Sony Corp. of America’s $260 million acquisition of Emeryville, Calif.-based Gracenote Inc. this week may seem like a Pacific Rim deal. But it has some Hoosier DNA.
Indiana technology entrepreneur Scott Jones acquired Gracenote in 1998 and placed it under his Escient Technologies LLC umbrella of companies. Escient attempted to develop a series of consumer “convergence” electronics products to integrate the Internet into home theaters.
Back then, Gracenote was called CDDB, short for compact disc database. Its proprietary music recognition software allows consumer electronics devices to instantly identify and display which artist produced a CD, the album’s name and its individual song titles.
Escient produced a series of award-winning products and repeatedly raised tens of millions of dollars from local investors and, later, venture capital firms. But it never fully realized its original promise, and ended up a victim of the dot-com bust. By 2003, Jones sold off most of Escient’s divisions piecemeal.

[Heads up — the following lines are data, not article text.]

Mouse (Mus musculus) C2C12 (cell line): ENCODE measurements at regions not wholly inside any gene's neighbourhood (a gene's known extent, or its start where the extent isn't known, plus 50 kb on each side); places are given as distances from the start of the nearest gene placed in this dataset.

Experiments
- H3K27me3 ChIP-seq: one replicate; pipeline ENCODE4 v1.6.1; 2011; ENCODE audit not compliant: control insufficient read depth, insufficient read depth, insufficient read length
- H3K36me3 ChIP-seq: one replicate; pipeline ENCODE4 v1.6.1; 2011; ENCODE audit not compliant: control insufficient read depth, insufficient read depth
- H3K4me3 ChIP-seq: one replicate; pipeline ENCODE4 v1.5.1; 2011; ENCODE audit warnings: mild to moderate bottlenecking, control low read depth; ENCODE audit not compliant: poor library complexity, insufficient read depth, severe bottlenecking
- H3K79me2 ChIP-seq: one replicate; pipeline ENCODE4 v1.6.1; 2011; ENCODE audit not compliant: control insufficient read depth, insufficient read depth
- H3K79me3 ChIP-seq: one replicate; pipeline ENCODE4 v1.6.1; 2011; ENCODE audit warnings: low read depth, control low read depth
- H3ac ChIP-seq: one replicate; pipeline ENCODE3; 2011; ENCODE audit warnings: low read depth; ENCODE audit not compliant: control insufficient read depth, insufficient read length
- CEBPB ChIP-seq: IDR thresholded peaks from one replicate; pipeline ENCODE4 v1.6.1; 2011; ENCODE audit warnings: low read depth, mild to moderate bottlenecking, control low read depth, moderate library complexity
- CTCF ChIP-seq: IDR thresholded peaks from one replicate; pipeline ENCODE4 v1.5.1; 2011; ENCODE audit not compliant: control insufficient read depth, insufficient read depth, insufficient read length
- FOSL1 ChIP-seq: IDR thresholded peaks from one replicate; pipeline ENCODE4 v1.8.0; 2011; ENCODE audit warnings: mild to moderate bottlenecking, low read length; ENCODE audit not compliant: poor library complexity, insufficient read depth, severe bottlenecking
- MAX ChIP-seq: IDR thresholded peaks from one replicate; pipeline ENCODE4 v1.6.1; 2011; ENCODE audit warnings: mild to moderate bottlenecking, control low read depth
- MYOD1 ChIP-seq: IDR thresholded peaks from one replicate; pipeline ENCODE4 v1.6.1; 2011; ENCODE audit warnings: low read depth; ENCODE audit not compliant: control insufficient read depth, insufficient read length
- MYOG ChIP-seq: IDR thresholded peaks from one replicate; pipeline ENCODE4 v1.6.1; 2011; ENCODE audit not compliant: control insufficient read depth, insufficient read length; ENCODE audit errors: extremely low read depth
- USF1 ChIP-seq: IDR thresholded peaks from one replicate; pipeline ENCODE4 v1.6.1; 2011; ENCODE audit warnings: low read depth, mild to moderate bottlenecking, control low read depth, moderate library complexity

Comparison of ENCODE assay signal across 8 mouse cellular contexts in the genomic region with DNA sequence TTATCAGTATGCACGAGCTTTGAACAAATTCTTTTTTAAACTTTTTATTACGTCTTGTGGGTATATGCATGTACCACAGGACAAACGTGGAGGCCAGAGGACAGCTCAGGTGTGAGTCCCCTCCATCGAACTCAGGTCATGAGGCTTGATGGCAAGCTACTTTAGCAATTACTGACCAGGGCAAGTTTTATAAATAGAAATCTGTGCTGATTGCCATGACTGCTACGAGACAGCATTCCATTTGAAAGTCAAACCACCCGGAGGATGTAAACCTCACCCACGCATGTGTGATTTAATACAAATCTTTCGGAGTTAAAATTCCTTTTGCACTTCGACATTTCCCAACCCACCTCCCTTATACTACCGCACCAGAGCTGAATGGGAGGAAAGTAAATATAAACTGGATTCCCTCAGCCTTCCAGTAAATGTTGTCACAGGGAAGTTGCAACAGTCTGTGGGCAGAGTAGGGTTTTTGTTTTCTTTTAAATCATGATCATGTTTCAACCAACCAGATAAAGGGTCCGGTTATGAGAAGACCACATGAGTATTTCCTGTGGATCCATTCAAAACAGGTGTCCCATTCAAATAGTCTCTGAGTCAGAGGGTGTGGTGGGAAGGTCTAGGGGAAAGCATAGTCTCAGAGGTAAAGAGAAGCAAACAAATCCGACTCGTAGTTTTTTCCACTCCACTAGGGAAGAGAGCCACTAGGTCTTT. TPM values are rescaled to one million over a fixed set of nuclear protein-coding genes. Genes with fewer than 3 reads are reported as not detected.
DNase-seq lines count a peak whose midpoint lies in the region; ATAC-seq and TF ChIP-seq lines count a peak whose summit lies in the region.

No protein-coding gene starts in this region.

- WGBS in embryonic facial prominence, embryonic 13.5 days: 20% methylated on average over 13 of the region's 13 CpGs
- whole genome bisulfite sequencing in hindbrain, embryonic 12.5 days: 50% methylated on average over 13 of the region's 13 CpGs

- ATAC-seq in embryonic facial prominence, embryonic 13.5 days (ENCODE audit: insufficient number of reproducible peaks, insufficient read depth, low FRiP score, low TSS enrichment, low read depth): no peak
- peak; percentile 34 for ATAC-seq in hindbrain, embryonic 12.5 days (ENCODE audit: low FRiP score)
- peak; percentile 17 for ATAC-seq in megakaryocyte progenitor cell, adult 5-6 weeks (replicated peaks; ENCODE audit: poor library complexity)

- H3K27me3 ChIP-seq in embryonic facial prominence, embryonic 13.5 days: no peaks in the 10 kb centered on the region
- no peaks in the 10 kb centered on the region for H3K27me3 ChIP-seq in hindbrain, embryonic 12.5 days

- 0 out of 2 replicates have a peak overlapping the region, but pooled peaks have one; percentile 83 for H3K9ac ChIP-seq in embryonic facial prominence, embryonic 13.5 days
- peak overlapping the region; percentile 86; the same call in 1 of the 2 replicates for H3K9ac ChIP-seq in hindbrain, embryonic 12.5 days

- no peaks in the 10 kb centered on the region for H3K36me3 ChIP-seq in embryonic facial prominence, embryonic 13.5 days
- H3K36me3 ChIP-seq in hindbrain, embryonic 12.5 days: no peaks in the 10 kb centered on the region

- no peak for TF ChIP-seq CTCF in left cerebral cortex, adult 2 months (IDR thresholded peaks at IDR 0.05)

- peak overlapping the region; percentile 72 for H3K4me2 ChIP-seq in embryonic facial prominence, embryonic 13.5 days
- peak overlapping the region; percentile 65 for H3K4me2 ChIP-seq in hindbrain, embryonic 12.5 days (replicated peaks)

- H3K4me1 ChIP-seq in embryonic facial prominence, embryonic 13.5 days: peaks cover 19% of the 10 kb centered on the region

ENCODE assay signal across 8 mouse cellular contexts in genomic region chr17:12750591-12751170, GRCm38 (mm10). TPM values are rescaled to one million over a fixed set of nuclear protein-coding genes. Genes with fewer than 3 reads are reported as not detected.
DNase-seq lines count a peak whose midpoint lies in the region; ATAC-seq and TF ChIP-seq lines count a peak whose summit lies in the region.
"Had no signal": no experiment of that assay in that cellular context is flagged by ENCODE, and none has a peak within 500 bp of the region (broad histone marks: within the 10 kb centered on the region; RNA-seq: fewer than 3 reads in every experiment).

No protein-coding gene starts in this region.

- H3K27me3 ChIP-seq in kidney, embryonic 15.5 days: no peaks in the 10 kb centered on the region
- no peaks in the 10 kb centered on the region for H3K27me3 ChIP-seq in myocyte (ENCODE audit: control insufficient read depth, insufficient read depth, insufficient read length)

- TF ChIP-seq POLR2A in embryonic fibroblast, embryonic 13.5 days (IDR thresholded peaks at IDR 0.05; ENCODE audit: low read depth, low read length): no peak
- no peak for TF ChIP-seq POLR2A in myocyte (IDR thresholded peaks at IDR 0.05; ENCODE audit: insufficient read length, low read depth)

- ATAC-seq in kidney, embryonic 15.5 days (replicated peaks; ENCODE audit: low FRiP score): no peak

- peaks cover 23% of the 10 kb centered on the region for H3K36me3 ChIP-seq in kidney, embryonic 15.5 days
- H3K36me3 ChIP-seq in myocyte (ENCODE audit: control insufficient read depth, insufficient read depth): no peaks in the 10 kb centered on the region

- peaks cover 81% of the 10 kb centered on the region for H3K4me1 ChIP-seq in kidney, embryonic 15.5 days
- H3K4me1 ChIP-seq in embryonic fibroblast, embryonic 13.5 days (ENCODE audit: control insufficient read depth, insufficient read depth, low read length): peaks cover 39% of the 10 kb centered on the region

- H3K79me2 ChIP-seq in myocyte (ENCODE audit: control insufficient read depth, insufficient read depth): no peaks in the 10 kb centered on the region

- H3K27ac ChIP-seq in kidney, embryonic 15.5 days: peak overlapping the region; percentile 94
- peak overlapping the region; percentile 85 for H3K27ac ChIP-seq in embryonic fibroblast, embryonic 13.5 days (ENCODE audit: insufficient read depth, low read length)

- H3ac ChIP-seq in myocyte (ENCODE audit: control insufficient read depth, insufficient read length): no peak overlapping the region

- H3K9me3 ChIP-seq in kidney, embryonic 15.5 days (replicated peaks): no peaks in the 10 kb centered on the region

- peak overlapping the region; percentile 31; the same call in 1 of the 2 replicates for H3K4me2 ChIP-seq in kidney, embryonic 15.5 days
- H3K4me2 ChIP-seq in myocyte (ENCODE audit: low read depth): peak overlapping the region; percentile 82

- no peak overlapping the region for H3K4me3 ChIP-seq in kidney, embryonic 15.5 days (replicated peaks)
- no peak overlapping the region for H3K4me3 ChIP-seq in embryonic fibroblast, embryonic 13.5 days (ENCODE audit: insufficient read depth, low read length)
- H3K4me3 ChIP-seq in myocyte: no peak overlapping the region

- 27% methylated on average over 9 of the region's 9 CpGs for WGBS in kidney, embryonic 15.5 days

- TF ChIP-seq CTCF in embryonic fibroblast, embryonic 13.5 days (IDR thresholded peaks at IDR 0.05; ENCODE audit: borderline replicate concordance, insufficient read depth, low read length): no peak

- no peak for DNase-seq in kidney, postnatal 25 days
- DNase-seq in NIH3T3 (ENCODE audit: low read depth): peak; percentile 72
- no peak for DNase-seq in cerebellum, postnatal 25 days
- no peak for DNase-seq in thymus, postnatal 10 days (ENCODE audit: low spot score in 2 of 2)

But Jones remained Gracenote’s chairman, and the company found success licensing its software to other electronics firms. Today, Gracenote’s technology helps computers and hand-held devices recognize music. Apple’s iTunes and other media players use Gracenote’s online database when users copy CDs onto their computers.
It’s unclear how big a payday Jones is due, or whether any of Gracenote’s proceeds ultimately will help underwrite his latest high-tech venture, the human-assisted Internet search engine ChaCha.
Sony plans to operate the business separately and retain its senior management team.